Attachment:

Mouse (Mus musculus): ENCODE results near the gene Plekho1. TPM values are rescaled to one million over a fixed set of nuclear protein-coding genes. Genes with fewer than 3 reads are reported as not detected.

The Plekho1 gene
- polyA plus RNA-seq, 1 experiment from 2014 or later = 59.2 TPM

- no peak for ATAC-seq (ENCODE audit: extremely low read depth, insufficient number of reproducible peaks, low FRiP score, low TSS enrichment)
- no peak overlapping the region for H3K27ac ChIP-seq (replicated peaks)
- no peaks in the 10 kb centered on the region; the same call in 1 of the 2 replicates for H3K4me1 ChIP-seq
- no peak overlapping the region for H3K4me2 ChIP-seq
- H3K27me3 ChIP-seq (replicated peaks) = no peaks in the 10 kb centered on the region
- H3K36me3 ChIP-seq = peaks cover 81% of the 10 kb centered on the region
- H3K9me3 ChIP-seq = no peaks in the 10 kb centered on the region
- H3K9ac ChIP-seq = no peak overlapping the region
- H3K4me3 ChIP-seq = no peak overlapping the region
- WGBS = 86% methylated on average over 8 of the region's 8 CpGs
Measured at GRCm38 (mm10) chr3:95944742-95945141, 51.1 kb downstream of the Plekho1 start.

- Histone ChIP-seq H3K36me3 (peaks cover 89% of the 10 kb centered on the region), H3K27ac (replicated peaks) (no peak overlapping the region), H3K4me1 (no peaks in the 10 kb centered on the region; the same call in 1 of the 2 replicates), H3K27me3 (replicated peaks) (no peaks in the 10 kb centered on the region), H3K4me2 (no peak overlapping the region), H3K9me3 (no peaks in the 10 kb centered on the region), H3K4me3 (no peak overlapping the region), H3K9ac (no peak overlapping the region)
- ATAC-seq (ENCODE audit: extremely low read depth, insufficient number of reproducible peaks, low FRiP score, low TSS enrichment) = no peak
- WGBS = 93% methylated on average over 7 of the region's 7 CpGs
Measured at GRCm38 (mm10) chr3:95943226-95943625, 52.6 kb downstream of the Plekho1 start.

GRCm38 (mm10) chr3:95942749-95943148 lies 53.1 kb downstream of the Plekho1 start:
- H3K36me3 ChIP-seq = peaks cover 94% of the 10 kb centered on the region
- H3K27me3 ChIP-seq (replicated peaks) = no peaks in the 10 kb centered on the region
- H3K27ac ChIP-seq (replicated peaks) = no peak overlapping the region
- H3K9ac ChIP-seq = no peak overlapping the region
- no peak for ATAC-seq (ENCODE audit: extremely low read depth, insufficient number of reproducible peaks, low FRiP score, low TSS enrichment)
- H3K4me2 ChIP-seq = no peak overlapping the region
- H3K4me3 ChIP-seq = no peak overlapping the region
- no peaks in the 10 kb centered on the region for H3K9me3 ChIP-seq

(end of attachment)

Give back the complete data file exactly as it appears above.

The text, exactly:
Mouse (Mus musculus): ENCODE results near the gene Plekho1. TPM values are rescaled to one million over a fixed set of nuclear protein-coding genes. Genes with fewer than 3 reads are reported as not detected.

The Plekho1 gene
- polyA plus RNA-seq, 1 experiment from 2014 or later = 59.2 TPM

- no peak for ATAC-seq (ENCODE audit: extremely low read depth, insufficient number of reproducible peaks, low FRiP score, low TSS enrichment)
- no peak overlapping the region for H3K27ac ChIP-seq (replicated peaks)
- no peaks in the 10 kb centered on the region; the same call in 1 of the 2 replicates for H3K4me1 ChIP-seq
- no peak overlapping the region for H3K4me2 ChIP-seq
- H3K27me3 ChIP-seq (replicated peaks) = no peaks in the 10 kb centered on the region
- H3K36me3 ChIP-seq = peaks cover 81% of the 10 kb centered on the region
- H3K9me3 ChIP-seq = no peaks in the 10 kb centered on the region
- H3K9ac ChIP-seq = no peak overlapping the region
- H3K4me3 ChIP-seq = no peak overlapping the region
- WGBS = 86% methylated on average over 8 of the region's 8 CpGs
Measured at GRCm38 (mm10) chr3:95944742-95945141, 51.1 kb downstream of the Plekho1 start.

- Histone ChIP-seq H3K36me3 (peaks cover 89% of the 10 kb centered on the region), H3K27ac (replicated peaks) (no peak overlapping the region), H3K4me1 (no peaks in the 10 kb centered on the region; the same call in 1 of the 2 replicates), H3K27me3 (replicated peaks) (no peaks in the 10 kb centered on the region), H3K4me2 (no peak overlapping the region), H3K9me3 (no peaks in the 10 kb centered on the region), H3K4me3 (no peak overlapping the region), H3K9ac (no peak overlapping the region)
- ATAC-seq (ENCODE audit: extremely low read depth, insufficient number of reproducible peaks, low FRiP score, low TSS enrichment) = no peak
- WGBS = 93% methylated on average over 7 of the region's 7 CpGs
Measured at GRCm38 (mm10) chr3:95943226-95943625, 52.6 kb downstream of the Plekho1 start.

GRCm38 (mm10) chr3:95942749-95943148 lies 53.1 kb downstream of the Plekho1 start:
- H3K36me3 ChIP-seq = peaks cover 94% of the 10 kb centered on the region
- H3K27me3 ChIP-seq (replicated peaks) = no peaks in the 10 kb centered on the region
- H3K27ac ChIP-seq (replicated peaks) = no peak overlapping the region
- H3K9ac ChIP-seq = no peak overlapping the region
- no peak for ATAC-seq (ENCODE audit: extremely low read depth, insufficient number of reproducible peaks, low FRiP score, low TSS enrichment)
- H3K4me2 ChIP-seq = no peak overlapping the region
- H3K4me3 ChIP-seq = no peak overlapping the region
- no peaks in the 10 kb centered on the region for H3K9me3 ChIP-seq